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What means megalocornea?

What means megalocornea?

Megalocornea (MGC1) is a rare developmental defect characterized by nonprogressive, usually symmetric, bilateral enlargement of the diameter of the cornea (≥13 mm). The cornea is clear and of normal or slightly below normal thickness. Keratometry reveals normal to above normal steepness.

Is Buphthalmos reversible?

Buphthalmos (usually occurring in children presenting before 3 years of age due to stretching of the elastic sclera from raised intraocular pressure [IOP]) Haab striae (breaks in the Descemet’s membrane) Corneal oedema. Optic disc cupping (can be reversible with treatment)

Is Buphthalmos genetic?

Buphthalmia is inherited as an autosomal recessive trait (bu/bu). It has been suggested that this mutation and resulting loss of appropriate gene function perturbs differentiation of the trabecular meshwork, resulting in the buphthalmic phenotype (Knepper et al., 1997).

What is a Microcornea?

Definition. A congenital abnormality of the cornea in which the cornea and the anterior segment of the eye are smaller than normal. The horizontal diameter of the cornea does not reach 10 mm even in adulthood. [ from HPO]

What are the differential diagnoses for buphthalmos and megalocornea?

Congenital glaucoma is usually the primary differential diagnosis given the concern for buphthalmos. Patients with megalocornea will not exhibit ocular hypertension, Haabs striae, optic disc changes seen in congenital glaucoma.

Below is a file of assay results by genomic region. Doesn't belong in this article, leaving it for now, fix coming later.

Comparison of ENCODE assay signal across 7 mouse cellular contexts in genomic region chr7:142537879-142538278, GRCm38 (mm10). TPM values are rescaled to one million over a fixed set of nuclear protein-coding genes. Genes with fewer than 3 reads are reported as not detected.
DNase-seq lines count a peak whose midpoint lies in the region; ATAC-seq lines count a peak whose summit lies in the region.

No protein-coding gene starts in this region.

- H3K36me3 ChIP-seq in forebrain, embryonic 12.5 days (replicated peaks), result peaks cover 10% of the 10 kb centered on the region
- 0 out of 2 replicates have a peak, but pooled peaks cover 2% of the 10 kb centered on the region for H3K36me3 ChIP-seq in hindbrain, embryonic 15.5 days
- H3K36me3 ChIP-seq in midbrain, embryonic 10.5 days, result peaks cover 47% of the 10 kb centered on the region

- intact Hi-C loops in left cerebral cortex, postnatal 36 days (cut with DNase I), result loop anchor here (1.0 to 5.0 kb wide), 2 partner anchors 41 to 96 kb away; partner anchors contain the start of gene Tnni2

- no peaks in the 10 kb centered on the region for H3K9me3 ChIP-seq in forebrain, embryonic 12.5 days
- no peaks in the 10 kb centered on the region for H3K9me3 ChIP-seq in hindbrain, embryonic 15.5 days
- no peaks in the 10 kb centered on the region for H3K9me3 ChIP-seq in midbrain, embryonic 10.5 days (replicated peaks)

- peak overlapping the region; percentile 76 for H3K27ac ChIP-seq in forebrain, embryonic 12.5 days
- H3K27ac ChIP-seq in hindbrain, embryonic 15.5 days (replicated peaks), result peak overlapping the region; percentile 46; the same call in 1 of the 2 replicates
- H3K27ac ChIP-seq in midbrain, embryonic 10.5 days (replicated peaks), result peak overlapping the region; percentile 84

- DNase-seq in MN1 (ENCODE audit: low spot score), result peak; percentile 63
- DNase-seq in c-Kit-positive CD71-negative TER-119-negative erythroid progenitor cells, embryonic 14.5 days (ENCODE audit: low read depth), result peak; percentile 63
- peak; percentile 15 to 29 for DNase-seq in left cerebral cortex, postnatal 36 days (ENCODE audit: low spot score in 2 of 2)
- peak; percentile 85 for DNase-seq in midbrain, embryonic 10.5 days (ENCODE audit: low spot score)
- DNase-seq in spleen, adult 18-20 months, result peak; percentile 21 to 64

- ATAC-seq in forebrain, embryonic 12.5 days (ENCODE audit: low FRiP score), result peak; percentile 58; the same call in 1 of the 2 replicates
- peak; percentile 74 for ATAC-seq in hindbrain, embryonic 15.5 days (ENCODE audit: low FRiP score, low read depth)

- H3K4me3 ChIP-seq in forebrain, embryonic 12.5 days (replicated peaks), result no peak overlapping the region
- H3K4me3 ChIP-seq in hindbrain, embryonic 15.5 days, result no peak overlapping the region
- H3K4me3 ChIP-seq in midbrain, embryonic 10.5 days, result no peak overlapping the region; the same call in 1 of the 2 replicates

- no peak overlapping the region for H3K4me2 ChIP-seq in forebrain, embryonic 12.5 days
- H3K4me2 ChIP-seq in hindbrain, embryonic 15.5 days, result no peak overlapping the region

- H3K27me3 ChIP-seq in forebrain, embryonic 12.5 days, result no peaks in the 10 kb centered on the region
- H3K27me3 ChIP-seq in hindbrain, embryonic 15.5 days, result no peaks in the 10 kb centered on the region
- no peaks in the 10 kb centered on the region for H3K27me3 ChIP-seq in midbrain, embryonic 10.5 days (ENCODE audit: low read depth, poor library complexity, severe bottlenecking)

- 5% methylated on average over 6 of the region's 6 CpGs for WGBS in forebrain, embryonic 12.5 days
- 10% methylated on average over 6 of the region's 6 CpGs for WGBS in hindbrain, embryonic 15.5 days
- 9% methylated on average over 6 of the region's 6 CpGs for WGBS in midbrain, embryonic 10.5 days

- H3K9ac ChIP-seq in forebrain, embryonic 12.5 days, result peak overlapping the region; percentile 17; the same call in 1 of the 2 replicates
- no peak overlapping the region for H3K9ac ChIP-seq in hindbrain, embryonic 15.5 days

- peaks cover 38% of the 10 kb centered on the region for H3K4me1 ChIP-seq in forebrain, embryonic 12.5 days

Is megalocornea always bilateral?

It is usually bilateral, and in most cases is X-linked, so the majority of the patients are male. Although a similar picture may be seen in severe congenital glaucoma with buphthalmus, in megalocornea the IOP is normal, there is no corneal edema or opacification, nor is there Haab striae.

What causes large corneas in buphthalmos?

A large cornea can also been seen in buphthalmos as in congenital glaucoma (diffuse enlargement of the eye) but is considered a separate disease and should not be confused with megalocornea. The definitive cause of megalocornea is currently unknown.

What are the signs and symptoms of megalocornea?

In some cases, however, patients can manifest premature cataract formation, retinal detachment, glaucoma, lens subluxation, and primary congenital glaucoma. Diagnosis of megalocornea is generally made in young patients and requires thorough examination of the eye, often under general anesthesia.